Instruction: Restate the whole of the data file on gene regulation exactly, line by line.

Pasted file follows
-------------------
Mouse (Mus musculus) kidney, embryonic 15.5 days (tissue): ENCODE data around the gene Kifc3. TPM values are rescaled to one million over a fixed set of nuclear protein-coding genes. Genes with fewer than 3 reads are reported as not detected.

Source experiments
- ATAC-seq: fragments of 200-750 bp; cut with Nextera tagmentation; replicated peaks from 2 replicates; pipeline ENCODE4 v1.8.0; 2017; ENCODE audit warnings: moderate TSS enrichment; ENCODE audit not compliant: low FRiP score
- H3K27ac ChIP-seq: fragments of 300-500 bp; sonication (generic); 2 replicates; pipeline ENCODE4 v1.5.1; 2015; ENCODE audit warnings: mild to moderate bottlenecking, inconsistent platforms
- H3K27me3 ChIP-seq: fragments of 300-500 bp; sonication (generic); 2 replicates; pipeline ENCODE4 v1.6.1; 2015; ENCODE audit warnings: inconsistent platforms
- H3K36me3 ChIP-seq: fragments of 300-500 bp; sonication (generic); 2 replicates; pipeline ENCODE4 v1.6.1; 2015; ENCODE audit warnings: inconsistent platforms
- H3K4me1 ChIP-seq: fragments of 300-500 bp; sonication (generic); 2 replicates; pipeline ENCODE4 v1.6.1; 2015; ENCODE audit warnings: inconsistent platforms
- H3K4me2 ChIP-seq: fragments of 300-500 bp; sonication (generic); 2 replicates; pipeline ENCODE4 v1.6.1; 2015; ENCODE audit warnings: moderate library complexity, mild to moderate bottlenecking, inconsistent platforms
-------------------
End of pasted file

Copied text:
Mouse (Mus musculus) kidney, embryonic 15.5 days (tissue): ENCODE data around the gene Kifc3. TPM values are rescaled to one million over a fixed set of nuclear protein-coding genes. Genes with fewer than 3 reads are reported as not detected.

Source experiments
- ATAC-seq: fragments of 200-750 bp; cut with Nextera tagmentation; replicated peaks from 2 replicates; pipeline ENCODE4 v1.8.0; 2017; ENCODE audit warnings: moderate TSS enrichment; ENCODE audit not compliant: low FRiP score
- H3K27ac ChIP-seq: fragments of 300-500 bp; sonication (generic); 2 replicates; pipeline ENCODE4 v1.5.1; 2015; ENCODE audit warnings: mild to moderate bottlenecking, inconsistent platforms
- H3K27me3 ChIP-seq: fragments of 300-500 bp; sonication (generic); 2 replicates; pipeline ENCODE4 v1.6.1; 2015; ENCODE audit warnings: inconsistent platforms
- H3K36me3 ChIP-seq: fragments of 300-500 bp; sonication (generic); 2 replicates; pipeline ENCODE4 v1.6.1; 2015; ENCODE audit warnings: inconsistent platforms
- H3K4me1 ChIP-seq: fragments of 300-500 bp; sonication (generic); 2 replicates; pipeline ENCODE4 v1.6.1; 2015; ENCODE audit warnings: inconsistent platforms
- H3K4me2 ChIP-seq: fragments of 300-500 bp; sonication (generic); 2 replicates; pipeline ENCODE4 v1.6.1; 2015; ENCODE audit warnings: moderate library complexity, mild to moderate bottlenecking, inconsistent platforms